This morning, at the invitation of the hon. Member for Rochester and Strood (Mark Reckless), I visited Medway and was shown two innovative, award-winning schemes pioneered by the police there to combat prostitution and to ensure effective offender management. The chief constable of Kent told me that if the envisaged cuts of 20% are put in place, 1,500 jobs will be lost in Kent and £35 million will come off his budget. Will the Minister give us an assurance that the schemes that I saw today, and others all over the country, will be protected? Could he at the very least give police authorities an early idea of the budget constraints they will have to deal with, as 25 October is quite a long way away?
The right hon. Gentleman invites me to speculate ahead of the spending review outcome, and he knows that I cannot do that. We will know fairly shortly what sums of money will be available to police forces, but it will be necessary for them to make savings, and it will be up to chief constables to achieve greater efficiencies and more collaboration between forces. The inspectorate is clear that those efficiencies can be made.
Could the right hon. Gentleman tell the House what bid he has made to the Treasury for police funding for future years? How many fewer police officers does he expect to see on the streets in two years’ time if the proposed settlement is achieved? Ultimately, is he battling for the police or implementing the axe for the Treasury?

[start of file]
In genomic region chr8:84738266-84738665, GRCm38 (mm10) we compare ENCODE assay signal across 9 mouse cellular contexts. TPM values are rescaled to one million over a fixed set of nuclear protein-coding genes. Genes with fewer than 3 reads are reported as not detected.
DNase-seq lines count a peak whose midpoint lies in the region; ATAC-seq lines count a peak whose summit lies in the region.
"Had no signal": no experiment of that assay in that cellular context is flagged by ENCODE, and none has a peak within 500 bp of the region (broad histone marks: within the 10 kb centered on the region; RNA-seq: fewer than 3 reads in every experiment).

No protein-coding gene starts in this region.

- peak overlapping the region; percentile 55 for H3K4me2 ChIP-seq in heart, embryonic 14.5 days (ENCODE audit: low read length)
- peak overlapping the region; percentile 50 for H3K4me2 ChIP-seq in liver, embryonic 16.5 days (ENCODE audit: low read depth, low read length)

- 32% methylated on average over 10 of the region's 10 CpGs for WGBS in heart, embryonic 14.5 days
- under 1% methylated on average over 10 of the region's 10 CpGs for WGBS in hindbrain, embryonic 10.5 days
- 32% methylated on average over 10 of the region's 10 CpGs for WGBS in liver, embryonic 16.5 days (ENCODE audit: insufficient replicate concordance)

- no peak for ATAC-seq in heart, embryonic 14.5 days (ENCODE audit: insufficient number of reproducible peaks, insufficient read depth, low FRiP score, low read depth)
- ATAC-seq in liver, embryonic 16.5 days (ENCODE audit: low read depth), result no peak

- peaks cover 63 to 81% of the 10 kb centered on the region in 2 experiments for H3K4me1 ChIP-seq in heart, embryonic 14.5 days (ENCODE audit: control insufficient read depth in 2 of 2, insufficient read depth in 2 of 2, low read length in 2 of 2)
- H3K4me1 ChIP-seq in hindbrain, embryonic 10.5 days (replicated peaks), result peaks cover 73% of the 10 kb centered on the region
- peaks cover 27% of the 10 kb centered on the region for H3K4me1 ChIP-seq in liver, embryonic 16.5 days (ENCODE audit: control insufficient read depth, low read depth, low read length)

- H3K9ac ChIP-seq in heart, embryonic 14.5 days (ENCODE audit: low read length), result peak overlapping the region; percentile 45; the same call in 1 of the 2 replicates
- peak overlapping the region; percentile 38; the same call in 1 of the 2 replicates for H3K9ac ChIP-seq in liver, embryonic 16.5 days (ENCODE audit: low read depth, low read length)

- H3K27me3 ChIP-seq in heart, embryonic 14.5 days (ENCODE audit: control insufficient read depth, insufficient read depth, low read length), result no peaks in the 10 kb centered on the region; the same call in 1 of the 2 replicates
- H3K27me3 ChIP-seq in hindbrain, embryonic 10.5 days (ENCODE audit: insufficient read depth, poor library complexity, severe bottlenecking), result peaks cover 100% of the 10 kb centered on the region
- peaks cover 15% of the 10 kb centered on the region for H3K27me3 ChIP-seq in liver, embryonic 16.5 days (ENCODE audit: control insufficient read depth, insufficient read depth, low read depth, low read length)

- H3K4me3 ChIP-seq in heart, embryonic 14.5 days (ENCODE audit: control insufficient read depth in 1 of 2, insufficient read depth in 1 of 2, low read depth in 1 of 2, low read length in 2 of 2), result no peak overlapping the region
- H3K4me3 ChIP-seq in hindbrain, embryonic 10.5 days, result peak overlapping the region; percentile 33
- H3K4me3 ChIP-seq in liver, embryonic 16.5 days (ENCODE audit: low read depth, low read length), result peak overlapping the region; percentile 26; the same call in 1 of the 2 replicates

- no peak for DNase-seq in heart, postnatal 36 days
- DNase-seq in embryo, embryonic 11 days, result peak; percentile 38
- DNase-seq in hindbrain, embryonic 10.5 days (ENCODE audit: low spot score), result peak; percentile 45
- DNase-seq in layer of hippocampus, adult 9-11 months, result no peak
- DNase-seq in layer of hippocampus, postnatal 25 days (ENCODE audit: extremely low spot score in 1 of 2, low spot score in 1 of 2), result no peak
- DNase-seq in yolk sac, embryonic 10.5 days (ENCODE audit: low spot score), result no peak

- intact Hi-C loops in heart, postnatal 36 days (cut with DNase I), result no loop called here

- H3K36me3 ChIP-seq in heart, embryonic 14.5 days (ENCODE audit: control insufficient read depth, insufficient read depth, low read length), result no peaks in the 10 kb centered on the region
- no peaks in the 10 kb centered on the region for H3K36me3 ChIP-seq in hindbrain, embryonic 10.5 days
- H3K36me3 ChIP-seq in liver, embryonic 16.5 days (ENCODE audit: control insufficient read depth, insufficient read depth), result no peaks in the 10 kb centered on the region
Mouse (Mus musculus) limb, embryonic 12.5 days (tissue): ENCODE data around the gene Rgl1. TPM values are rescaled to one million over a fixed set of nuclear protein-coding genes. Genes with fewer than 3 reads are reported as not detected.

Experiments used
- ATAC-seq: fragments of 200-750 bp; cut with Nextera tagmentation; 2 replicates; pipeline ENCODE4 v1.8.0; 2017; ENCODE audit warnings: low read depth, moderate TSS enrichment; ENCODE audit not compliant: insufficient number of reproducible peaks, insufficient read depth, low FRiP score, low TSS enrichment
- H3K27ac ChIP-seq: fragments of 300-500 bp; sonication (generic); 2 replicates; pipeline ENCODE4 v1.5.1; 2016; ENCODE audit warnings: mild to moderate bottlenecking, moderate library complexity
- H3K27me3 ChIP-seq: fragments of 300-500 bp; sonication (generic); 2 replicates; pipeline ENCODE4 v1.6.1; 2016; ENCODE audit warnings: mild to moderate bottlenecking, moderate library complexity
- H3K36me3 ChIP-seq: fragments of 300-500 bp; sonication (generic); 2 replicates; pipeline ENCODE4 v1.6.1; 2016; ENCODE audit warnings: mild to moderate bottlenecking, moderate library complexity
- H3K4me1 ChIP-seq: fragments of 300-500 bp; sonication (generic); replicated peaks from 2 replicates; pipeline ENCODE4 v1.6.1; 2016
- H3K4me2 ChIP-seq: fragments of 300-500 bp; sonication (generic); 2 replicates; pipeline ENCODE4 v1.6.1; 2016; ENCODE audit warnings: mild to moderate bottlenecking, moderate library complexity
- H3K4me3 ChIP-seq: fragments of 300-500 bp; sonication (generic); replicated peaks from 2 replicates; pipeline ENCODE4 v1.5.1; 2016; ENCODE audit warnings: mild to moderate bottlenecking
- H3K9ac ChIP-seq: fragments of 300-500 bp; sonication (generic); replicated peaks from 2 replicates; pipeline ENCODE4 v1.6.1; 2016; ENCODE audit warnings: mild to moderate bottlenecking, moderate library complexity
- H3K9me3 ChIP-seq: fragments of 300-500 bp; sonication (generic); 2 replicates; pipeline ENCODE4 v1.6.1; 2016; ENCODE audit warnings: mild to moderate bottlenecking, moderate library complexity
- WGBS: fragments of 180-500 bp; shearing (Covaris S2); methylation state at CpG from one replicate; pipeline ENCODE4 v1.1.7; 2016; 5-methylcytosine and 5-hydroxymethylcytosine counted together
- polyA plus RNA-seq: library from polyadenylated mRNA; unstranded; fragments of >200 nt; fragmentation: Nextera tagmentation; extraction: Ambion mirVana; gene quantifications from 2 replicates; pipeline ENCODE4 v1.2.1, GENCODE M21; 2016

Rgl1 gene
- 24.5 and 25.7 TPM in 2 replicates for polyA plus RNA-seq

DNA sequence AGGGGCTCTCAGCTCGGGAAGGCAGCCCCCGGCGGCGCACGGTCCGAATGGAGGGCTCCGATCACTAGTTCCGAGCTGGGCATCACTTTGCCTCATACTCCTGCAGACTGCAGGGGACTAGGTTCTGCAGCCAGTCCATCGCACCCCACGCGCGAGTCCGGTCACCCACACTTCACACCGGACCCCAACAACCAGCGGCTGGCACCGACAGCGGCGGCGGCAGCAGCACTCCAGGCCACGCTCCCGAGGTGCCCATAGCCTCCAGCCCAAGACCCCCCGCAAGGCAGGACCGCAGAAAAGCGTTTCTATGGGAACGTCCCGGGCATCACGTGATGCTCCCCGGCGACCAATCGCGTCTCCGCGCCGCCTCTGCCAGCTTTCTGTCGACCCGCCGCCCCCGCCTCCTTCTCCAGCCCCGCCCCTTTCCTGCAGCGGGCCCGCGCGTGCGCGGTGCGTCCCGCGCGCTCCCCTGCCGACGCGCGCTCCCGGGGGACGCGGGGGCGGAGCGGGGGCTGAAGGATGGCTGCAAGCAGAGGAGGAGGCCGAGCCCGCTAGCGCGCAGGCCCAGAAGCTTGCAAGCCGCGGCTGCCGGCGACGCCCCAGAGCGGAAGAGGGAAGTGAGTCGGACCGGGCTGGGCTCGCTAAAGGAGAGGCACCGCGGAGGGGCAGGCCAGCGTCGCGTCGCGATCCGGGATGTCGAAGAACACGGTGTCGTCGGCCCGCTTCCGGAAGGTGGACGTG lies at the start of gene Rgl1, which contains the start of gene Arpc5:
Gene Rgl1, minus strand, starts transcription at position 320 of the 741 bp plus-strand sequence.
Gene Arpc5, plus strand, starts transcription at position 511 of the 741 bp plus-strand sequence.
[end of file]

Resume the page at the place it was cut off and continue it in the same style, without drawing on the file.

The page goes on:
What is clear is that the Opposition still have not faced up to their responsibility for bequeathing us the fiscal deficit. They left us with £44 billion of unspecified spending cuts. The shadow Home Secretary told “The Daily Politics” show on 20 July, in debate with me, that they would have cut by £1 billion, by 12%. But Labour voted against a spending cut of 0.5%. It demonstrates that it—
Health Professionals (Language Requirement)
10. What discussions she has had with the Secretary of State for Health on steps to ensure that the standard of English required of migrant health professionals is adequate for the purpose of safe clinical practice. (13092)
I have regular exchanges with my colleagues on matters relating to migration policy. The Government are committed to seeking to stop foreign health care professionals working in the NHS unless they have passed robust language and competence tests. Migrants coming in under the points-based system are already required to meet language tests. The specific criteria for eligibility to practise medicine in the UK are a matter for the Secretary of State for Health.
Is the Minister aware of British Medical Association research showing that 60 to 70% of medical personnel employed by medical locum agencies are recruited from overseas and that many do not have English as a first language? We have already seen the tragic consequences of that in the east of England, with the case of Dr Daniel Ubani. Can the Minister assure me that he will work with the Department of Health to ensure that medical locum agencies take a much more robust approach to recruitment in future?
I am indeed aware of the problem to which my hon. Friend refers, a problem that has an immigration aspect and, obviously, an aspect for the Department of Health. Non-EU workers who work as agency workers would not normally qualify under tier 2 —the work-based route of the points-based system—as they would not be filling a substantive vacancy. Such workers may have arrived here by other routes, such as tier 1 of the points-based system, in which case their language skills would be checked, or as a spouse, in which case they would not. The problem illustrates why efforts to check the language skills of health professionals need to be focused on those who employ them, which is precisely what my right hon. Friend the Secretary of State for Health is doing.
US-UK Extradition Treaty